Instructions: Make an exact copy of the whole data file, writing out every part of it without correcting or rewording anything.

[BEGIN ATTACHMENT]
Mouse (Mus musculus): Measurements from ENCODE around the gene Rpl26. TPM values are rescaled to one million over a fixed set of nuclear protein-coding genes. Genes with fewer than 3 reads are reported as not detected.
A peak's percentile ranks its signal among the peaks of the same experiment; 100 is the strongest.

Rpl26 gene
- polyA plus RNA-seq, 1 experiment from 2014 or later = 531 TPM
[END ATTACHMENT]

Mouse (Mus musculus): Measurements from ENCODE around the gene Rpl26. TPM values are rescaled to one million over a fixed set of nuclear protein-coding genes. Genes with fewer than 3 reads are reported as not detected.
A peak's percentile ranks its signal among the peaks of the same experiment; 100 is the strongest.

Rpl26 gene
- polyA plus RNA-seq, 1 experiment from 2014 or later = 531 TPM